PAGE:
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Feminist T-shirt makers’ working conditions not shocking, but the norm

When I saw Ed, Harriet and Nick in their T-shirts I immediately wondered who made them. Surely a feminist campaign would know that the millions who sew almost everything that goes into our wardrobes are part of the so-called Cut Make and Trim army – predominantly young women in the developing world who are notoriously vulnerable to exploitation.

Only 18 months ago 1,129 workers died at Rana Plaza in Bangladesh, brands said sorry and alliances were set up to bring change. So what happened here?

Although it’s been the subject of allegations in the past (2007), the manufacturer CMT seems to have a relatively good industry reputation and is feted for efficiency and a 24-hour operation offering fast turnaround orders (cynics might say that is where the dormitories come in).

Analysts describe Mauritian labour laws as relatively stringent and point to the fact that the apparel industry has moved away from cheap labour and cheap products. That trade goes to Bangladesh, Vietnam and the Philippines.

However it is clear that Mauritius is now using many more migrant workers in its 50,000 strong garment industry, many from Bangladesh. Migrant garment workers are even more vulnerable to exploitation. Still, Whistles may have thought it was picking the best of the bunch. The truth is that the pay and conditions alleged at CMT are typical of the current global textiles industry, not a shocking anomaly.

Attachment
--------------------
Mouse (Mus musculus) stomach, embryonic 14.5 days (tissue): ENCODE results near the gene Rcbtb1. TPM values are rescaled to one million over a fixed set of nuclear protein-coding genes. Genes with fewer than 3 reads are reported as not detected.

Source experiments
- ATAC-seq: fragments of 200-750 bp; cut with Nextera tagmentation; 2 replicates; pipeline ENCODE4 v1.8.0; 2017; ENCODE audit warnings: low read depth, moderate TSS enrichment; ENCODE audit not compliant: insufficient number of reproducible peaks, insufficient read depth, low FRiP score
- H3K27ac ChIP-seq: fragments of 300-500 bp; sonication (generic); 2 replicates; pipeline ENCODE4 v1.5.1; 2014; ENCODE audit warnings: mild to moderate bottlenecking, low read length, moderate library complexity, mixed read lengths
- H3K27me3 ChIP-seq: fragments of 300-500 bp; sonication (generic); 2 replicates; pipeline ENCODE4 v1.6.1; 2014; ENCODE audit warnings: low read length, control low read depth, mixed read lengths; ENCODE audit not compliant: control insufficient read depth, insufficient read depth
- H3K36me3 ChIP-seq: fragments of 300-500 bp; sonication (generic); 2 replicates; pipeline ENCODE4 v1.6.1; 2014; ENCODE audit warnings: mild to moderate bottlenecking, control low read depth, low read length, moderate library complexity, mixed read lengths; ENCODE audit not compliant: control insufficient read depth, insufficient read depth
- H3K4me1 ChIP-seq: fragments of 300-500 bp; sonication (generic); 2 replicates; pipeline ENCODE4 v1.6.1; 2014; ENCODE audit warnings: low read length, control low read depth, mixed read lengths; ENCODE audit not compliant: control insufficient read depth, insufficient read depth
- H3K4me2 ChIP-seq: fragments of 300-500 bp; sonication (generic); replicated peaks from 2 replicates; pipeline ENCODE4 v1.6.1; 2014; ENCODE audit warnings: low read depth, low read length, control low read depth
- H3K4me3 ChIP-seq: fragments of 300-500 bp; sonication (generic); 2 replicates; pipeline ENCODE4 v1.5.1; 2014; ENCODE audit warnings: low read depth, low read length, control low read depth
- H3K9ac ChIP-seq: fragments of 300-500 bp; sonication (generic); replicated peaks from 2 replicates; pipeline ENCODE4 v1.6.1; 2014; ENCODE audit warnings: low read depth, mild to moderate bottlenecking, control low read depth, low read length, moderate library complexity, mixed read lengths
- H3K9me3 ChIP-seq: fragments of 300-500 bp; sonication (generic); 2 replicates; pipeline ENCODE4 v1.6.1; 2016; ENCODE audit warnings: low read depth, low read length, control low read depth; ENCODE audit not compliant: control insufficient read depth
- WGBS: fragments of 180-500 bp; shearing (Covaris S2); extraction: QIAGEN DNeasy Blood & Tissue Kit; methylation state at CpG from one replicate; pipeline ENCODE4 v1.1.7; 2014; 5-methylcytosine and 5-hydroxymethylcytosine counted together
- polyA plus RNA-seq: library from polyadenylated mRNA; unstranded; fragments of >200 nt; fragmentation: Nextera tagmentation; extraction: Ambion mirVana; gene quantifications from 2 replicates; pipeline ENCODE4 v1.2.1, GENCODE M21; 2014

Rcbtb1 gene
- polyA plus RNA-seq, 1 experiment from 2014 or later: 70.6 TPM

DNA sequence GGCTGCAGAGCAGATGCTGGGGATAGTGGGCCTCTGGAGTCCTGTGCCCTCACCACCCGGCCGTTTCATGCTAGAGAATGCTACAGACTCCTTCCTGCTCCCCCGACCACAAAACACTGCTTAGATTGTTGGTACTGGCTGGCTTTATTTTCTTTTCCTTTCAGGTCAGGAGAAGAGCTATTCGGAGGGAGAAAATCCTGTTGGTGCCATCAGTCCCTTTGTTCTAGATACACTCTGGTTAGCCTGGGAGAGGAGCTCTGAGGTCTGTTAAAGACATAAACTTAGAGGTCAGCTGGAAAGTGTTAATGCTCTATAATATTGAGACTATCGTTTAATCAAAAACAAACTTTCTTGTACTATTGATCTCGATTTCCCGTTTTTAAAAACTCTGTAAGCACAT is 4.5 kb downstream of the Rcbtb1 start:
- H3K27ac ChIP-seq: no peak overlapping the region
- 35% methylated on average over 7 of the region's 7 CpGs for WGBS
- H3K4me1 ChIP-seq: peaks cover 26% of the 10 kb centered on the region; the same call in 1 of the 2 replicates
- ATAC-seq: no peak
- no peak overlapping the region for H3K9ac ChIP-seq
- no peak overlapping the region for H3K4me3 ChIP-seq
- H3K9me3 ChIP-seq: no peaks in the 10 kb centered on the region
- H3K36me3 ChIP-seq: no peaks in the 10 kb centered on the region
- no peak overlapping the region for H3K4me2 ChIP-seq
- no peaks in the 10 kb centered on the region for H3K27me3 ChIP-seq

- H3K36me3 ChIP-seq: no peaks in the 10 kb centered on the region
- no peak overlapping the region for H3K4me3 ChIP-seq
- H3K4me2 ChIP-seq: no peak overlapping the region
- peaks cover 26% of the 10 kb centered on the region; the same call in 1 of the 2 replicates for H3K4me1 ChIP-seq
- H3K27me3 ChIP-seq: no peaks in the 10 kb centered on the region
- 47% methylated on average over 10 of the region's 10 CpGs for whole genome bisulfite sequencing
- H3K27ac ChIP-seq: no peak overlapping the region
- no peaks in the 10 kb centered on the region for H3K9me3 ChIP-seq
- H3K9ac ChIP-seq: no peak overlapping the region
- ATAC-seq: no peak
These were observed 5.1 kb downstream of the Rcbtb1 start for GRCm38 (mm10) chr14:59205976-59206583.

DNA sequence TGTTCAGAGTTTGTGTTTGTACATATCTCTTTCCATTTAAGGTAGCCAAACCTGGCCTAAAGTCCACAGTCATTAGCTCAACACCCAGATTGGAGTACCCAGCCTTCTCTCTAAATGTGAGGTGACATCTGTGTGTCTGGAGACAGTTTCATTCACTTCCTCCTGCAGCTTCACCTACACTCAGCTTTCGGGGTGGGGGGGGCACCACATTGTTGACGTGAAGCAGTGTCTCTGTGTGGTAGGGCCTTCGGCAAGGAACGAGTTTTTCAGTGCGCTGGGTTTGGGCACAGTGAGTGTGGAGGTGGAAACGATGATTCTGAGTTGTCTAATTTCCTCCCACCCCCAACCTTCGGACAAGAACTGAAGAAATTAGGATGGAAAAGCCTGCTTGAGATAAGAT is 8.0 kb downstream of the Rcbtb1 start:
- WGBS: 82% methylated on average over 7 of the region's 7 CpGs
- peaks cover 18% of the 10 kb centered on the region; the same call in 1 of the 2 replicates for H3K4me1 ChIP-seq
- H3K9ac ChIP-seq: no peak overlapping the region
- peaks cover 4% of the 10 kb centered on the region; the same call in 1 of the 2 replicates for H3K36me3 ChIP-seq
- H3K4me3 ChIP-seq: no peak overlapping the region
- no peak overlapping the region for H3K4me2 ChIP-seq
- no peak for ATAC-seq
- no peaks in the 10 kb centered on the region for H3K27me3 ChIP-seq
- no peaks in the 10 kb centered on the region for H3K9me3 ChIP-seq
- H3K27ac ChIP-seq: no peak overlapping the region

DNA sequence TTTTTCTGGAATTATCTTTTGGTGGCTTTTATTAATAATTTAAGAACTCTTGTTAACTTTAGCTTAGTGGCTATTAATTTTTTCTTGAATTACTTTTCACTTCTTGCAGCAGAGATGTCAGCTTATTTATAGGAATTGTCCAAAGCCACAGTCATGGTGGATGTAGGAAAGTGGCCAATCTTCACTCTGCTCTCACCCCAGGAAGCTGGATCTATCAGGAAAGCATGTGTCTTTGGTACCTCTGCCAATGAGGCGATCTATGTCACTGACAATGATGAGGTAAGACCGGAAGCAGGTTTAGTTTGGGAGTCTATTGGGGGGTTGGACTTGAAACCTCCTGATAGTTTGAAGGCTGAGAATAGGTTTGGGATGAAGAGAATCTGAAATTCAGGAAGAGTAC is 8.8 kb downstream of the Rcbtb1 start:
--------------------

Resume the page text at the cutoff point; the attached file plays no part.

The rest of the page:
So perhaps we should ease up on the shadenfreude that accompanies Harriet Harman wearing sweated clothing at PMQs. Every second of every day we’re wearing clothing produced by exploited female workers. I’d love the Fawcett society to address what we do about this.

But there is another issue. Whistles points to several accreditations held by CMT including Fairtrade and Oeko-tex. However, most of these standards cover the fibre and govern chemicals during processing – not the conditions or wages of employees. Codes of conduct remain voluntary and seem concerned with extreme scenarios. Fulfilling an order without actually killing garment workers still seems to constitute a ‘good supply chain’.

Yes, since Rana Plaza there have been a lot of brands painstakingly tweaking these codes – often unintelligible to the non-industry eye. Yet it is far from clear this kind of regulation will solve the problem.

The issue remains that the fast fashion business model is predicated on speed to market and the constant supply of new garments. The hands behind the fashion remain well down the industry’s list of priorities.

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